Jackdaws pair for life and develop strong pair bonds with their mates. They lay four or five eggs and will often nest in colonies.
It was a battle of wills, man against beast, and in hindsight, one between right and wrong.
For the last month or so a pair of jackdaws has been eyeing-up our chimney pot as a place to nest. Jackdaws breed in tree holes, or crevices in cliffs, but such natural sites are scarce in our village, so a chimney makes the perfect alternative.
These jackdaws chattered merrily to themselves, sat on the chimney top and poked their heads down into its dark recess. They were a pair of happy love birds and their hearts were set on rearing a family.
I wasn’t so keen on such domestic avian bliss, because although we rarely use our wood-burning stove, it is always a nice option for a cold winter’s night, and if the jackdaws nested, I would have to hire a chimney sweep in the autumn to clear their twiggy obstruction. We previously had a protective cowl on the chimney top, but it had blown-off in a winter storm.
So, when the jackdaws began nest building, and with no small measure of guilt, I lit the stove on several occasions to try and discourage them. Whenever this happened, the jackdaws flapped around the chimney stack on dark wings, confused and bewildered by the billowing smoke.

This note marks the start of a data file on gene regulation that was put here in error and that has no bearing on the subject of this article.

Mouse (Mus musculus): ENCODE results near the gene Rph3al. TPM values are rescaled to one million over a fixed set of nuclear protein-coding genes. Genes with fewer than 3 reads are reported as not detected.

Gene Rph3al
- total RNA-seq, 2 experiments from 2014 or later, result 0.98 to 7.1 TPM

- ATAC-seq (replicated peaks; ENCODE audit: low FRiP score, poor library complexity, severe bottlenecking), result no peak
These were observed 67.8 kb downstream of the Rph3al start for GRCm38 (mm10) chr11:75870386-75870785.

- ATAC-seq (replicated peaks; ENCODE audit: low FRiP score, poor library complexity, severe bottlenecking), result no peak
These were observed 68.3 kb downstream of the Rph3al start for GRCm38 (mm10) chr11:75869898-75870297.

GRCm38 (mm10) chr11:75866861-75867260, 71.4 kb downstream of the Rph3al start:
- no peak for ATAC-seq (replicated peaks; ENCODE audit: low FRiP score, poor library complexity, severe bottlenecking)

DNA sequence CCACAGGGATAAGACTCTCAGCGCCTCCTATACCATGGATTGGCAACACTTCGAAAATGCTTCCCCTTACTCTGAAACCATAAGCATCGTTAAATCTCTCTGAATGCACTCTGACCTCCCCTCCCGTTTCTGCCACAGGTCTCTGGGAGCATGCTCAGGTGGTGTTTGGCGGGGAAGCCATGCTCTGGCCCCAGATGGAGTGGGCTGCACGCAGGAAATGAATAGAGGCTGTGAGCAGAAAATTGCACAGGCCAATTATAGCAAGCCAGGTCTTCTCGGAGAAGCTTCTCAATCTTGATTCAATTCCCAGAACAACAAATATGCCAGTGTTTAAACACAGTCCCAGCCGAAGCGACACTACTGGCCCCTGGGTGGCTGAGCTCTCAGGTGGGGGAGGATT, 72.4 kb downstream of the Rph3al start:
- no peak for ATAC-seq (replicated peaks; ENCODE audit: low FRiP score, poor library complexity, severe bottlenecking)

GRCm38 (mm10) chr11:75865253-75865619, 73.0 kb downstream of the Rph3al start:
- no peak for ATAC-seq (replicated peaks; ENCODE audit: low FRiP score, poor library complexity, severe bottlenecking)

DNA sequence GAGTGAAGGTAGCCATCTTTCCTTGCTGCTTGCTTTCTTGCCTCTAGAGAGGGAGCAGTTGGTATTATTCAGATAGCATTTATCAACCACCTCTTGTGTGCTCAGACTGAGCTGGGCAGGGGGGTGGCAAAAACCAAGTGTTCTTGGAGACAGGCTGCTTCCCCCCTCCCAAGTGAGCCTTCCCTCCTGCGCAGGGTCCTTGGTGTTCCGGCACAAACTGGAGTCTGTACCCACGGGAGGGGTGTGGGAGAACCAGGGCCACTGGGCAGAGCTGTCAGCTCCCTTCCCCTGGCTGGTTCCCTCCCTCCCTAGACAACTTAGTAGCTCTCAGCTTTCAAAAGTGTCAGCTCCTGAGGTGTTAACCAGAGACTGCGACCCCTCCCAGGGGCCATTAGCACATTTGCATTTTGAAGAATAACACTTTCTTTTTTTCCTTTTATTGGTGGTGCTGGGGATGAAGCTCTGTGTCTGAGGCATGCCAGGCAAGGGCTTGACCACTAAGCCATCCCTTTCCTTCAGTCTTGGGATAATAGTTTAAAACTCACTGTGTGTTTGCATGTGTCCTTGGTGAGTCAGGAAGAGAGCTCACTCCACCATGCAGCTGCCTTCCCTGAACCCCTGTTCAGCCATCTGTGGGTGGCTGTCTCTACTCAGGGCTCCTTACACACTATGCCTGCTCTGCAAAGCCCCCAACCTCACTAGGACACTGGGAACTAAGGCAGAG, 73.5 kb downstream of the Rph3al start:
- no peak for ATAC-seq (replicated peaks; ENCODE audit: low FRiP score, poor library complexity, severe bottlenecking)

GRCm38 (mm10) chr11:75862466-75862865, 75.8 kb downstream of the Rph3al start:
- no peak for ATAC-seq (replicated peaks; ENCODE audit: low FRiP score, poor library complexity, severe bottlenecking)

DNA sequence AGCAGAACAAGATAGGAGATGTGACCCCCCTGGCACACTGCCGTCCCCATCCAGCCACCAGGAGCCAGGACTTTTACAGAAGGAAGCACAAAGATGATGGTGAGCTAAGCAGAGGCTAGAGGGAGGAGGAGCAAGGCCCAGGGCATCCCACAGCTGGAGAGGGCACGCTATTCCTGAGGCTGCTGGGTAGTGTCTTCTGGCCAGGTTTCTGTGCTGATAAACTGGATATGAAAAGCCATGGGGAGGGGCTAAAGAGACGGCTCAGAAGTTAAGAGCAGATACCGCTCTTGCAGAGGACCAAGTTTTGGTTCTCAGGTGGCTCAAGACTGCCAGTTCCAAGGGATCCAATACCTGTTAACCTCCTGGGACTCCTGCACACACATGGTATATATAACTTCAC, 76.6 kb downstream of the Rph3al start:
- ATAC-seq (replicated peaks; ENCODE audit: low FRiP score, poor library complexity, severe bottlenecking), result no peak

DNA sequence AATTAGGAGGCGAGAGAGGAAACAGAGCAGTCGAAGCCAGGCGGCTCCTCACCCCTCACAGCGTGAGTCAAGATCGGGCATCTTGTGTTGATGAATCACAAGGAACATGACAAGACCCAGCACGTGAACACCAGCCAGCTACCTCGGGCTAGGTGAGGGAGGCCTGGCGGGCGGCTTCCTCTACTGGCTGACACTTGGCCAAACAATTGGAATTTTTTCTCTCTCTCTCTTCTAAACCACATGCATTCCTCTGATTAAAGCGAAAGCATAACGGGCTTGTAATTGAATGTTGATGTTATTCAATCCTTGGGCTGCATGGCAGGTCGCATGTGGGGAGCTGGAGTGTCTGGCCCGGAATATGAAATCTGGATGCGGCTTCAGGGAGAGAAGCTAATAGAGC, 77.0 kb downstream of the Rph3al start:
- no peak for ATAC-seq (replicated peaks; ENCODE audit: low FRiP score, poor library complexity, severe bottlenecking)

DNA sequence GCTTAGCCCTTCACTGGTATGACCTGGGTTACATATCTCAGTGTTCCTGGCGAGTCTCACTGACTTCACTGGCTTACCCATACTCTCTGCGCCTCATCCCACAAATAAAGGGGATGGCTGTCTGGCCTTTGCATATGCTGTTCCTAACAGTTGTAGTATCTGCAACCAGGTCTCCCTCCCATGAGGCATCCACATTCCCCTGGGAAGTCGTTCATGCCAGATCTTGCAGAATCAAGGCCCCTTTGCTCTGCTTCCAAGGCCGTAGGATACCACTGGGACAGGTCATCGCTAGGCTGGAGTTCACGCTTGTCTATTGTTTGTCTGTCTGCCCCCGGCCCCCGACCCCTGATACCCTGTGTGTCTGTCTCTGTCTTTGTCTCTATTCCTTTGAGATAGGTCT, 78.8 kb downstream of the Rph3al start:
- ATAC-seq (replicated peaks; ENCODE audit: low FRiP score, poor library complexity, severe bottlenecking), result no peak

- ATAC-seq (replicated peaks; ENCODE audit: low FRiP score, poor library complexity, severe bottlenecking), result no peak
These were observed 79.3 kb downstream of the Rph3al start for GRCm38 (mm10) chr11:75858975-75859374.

This battle of attrition went on for a week. The jackdaws kept returning with nesting material and I kept on firing up the stove like a man possessed. One evening as I watched the pair sitting on the roof-top, looking miserable as the smoke gently wisped from the stack, my guilty anguish became overwhelming, and I relented by deciding to let them nest. With humanity in such turmoil, it was the least I could do, a gesture to our precious natural world. Besides, jackdaws are among our most intelligent and charismatic birds, little black-feathered bundles of mischievous fun
But the next day, they had gone, and the day after that there was no sign of them either. I felt awful, for it seemed they had abandoned their attempt to raise a family and it was all my fault. Then, on the third day, they returned, their high-pitched calls ringing joyously through the air. It was a call from the wild, and as the jackdaws chattered, my spirits soared and danced with them.
Now, amid this relentless lockdown, I sit in the garden and watch fascinated as the jackdaws busily go about their daily business. Their behaviour is often comical, popping down into the chimney pot, with their backsides momentarily pointing heavenwards. Sometimes, a head will emerge from the top as a curious jackdaw looks out to see what is going on, before dipping back down below again.
I am now fiercely protective of my new lodgers and look forward to the day when their youngsters emerge. They provide wonderful entertainment, and I am truly at peace with myself. But then again, that’s what nature does to you.